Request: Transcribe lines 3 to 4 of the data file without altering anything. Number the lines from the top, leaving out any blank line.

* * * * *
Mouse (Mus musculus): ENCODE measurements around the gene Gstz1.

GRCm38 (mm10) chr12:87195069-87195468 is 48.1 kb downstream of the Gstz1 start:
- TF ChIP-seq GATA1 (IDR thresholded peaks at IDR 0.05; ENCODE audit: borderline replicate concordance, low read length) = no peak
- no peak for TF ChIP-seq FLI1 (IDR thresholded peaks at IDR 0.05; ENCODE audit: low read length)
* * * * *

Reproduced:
- TF ChIP-seq GATA1 (IDR thresholded peaks at IDR 0.05; ENCODE audit: borderline replicate concordance, low read length) = no peak
- no peak for TF ChIP-seq FLI1 (IDR thresholded peaks at IDR 0.05; ENCODE audit: low read length)